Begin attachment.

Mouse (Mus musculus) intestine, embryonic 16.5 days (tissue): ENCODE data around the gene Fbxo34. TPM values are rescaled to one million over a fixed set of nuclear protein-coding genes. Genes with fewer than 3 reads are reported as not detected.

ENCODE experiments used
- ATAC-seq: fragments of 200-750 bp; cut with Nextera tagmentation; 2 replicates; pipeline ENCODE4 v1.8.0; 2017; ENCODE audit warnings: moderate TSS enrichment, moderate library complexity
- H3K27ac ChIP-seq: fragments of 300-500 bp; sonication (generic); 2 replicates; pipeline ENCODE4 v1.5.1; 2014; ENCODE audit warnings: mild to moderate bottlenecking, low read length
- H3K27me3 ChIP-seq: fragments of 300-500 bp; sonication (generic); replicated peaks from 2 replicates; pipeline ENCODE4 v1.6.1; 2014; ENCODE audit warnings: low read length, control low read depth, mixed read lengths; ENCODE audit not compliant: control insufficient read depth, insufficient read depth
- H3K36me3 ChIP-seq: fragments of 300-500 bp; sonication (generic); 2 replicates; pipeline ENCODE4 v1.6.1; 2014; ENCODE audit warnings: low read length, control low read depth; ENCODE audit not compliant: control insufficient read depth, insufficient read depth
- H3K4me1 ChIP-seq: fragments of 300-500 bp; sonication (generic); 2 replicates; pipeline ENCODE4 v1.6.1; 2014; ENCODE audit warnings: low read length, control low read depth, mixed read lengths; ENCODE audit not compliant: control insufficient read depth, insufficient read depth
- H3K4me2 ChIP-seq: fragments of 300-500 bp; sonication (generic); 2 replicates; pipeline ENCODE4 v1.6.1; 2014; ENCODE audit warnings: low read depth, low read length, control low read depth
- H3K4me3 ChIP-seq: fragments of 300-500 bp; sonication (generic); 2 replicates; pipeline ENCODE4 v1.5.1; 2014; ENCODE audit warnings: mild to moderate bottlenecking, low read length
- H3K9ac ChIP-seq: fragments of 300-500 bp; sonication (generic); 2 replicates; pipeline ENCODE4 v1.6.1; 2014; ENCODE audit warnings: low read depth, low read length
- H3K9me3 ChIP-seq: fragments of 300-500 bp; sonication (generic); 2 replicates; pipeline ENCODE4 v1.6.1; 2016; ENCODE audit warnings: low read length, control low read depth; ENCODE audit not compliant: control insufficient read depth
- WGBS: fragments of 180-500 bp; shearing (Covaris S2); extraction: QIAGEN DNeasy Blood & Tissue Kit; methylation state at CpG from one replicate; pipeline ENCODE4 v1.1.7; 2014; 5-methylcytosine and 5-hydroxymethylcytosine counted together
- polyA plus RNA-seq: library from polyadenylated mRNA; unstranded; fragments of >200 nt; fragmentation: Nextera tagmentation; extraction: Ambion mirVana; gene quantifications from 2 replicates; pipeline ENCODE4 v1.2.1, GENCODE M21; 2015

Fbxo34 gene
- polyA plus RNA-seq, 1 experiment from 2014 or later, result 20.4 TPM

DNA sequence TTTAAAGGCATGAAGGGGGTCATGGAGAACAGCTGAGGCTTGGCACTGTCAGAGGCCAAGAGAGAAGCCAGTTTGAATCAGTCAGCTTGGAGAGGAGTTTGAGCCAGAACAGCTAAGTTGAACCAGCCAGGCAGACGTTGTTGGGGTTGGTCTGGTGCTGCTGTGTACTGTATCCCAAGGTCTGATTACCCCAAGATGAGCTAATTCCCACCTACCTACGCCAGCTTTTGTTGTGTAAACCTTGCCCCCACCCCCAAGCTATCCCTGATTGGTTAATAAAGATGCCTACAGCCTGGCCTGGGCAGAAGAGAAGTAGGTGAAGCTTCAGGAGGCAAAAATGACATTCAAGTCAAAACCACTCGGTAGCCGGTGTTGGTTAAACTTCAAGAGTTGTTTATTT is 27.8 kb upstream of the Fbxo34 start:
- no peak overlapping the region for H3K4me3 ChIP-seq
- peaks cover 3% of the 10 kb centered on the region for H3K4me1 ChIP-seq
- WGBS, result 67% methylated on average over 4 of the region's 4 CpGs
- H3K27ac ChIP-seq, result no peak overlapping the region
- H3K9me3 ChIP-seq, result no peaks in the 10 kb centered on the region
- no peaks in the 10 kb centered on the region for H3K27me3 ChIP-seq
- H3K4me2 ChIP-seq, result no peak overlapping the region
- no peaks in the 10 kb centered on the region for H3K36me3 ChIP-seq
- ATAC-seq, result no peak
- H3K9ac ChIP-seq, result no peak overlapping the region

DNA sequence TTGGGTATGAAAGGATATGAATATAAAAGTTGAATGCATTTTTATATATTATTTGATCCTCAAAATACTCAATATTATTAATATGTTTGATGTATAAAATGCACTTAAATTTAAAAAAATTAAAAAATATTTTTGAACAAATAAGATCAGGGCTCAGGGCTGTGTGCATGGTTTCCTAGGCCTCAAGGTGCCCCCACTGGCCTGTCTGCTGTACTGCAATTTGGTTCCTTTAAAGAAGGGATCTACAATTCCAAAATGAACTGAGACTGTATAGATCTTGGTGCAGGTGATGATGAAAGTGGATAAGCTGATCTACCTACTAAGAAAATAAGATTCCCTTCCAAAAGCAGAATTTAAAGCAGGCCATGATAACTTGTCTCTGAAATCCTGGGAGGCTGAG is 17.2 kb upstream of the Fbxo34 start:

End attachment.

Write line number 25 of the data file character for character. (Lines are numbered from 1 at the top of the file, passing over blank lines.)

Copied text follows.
- ATAC-seq, result no peak